The Loom

Crayfish Psychoanalysis

It’s always great to hear senior scientists talk about the bad old days, when one computer could fill an entire room and no one could say what genes were made of. Eric Kandel of Columbia has been studying memory since the 1950s, and won the Nobel Prize in 2000 for his work. These days he’s observing genes switching on and off at the junctions between neurons. But when he started out, he had to content himself with sticking electrodes into crayfish (chosen for their fat neurons). To observe their neurons, scientists would hook up the electrodes to amplifiers and loudspeakers, and the crackle of nerves would fill the room. With hindsight, we can cluck at the primitiveness of it all. But for Kandel, it was a new world. He had wanted to find Freud’s ego and the rest in the brain, and quickly discovered that it was a futile task. But being able to hear a crayfish’s neurons was, to him, the ultimate psychoanalysis.

For more on Kandel, you can read my new profile. The article is in the New York Academy of Science’s webzine (as well as the hard-copy version). They’ve also got a link to a recent lecture Kandel gave at NYAS that was the spur for the article.

Comments

  1. #1 Henry
    May 5, 2006

    These days he’s observing genes switching on and off at the junctions between neurons. But when he started out, he had to content himself with sticking electrodes into crayfish (chosen for their fat neurons). To observe their neurons, scientists would hook up the electrodes to amplifiers and loudspeakers, and the crackle of nerves would fill the room. With hindsight, we can cluck at the primitiveness of it all.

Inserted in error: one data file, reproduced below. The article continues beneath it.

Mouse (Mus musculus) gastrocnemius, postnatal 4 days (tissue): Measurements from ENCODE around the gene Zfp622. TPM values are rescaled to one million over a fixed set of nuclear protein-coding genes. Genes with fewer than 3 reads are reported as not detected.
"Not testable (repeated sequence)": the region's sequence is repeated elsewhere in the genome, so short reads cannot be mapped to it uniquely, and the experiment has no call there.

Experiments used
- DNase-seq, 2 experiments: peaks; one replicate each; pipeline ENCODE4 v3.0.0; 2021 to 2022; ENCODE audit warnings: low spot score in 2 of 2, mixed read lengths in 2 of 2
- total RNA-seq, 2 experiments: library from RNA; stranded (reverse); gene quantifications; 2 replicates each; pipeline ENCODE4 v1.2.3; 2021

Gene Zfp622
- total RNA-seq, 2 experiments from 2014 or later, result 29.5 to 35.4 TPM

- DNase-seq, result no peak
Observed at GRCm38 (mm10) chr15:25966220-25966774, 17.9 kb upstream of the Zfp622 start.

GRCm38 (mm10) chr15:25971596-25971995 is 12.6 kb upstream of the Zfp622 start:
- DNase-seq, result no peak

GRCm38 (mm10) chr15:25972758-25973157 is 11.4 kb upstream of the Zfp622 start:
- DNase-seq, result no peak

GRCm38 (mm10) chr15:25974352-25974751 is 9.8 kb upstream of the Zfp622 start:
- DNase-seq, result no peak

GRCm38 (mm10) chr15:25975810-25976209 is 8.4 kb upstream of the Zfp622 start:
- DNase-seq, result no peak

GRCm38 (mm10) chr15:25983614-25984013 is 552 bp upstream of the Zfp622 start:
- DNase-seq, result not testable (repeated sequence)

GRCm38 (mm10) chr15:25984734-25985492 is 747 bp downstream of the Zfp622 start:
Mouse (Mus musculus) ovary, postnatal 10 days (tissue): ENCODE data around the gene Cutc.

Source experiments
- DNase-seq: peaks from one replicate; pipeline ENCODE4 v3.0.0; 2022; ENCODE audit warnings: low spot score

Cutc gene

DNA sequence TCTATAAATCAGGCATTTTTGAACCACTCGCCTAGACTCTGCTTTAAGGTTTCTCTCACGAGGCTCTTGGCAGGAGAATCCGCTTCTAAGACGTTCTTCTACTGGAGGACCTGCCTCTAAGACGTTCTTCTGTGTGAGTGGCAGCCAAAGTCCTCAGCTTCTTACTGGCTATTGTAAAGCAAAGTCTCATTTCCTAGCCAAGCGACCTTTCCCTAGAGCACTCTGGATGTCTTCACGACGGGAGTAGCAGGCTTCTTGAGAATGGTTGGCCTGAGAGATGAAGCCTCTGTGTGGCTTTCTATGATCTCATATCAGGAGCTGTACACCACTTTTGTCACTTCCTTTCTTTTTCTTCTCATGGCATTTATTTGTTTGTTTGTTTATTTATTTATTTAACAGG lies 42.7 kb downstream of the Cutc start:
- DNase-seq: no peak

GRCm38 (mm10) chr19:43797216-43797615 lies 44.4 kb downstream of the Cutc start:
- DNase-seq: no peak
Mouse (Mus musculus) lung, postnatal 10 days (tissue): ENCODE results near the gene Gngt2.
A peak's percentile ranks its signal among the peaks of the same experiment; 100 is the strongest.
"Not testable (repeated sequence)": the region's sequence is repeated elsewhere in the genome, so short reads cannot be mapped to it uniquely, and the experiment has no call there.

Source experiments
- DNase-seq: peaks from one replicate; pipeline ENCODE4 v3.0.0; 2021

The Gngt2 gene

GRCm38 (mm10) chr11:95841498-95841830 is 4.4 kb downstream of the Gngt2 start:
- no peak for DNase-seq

Nobody who has ever actually performed experiments like those above could describe it as ‘primitive’; it’s far more difficult than just getting spots to show up on your microarray.

    Genes are great, but they aren’t the end-all-be-all that so many molecular-oriented people seem to make them out to be. No understanding of genes will ever ellucidate the temporal pattern of a neural or muscular response.

    Different techniques are used for different experiments to answer different questions. To dismiss electrical recordings of nerves or muscles as ‘primitive’ is to fall victim to merely idolozing the new and flashy, regardless of its limitations.

    But hey, the more people go into molecular, the fewer people there’ll be to compete with me for faculty positions in organismal biology and physiology in 12 years.

  2. #2 Christopher Mims
    May 8, 2006

    I also must take exception to crayfish neuroscience being “primitive.” I spent two years of my life working on just this model system, and Henry (above) is right – it’s very tricky, and provides researchers with a way to ask – and answer – questions that cannot be answered with genes and behavioral observation alone.

    Between the genotype and the phenotype lies the mechanics of the organism itself – and insights from this realm inform everything from our understanding of basic processes in the neuron (what Kandel won a Nobel Prize for) to the realization that adding noise to a sensory system can sometimes increase its ability to pick up a signal. Too often in science the sexiness of a new technique trumps its actual utility – which isn’t to say that germ-line manipulations aren’t incredibly powerful – but rather that some older techniques are in their own way equally so.

  3. #3 Carl Zimmer
    May 8, 2006

    Henry and Chris–

    I appreciate your points–but I think you’re reading something into my post that isn’t there. I’m not saying that studies on organisms are primitive and studies on genes are advanced. I’m just contrasting one example of old science–listening to neurons on a loudspeaker–to an example of new science–measuring gene expression in synapses. I’m sure that when you record activity in neurons, you use a computer to store and analyze that information. And I’m sure your computer doesn’t fill a room.

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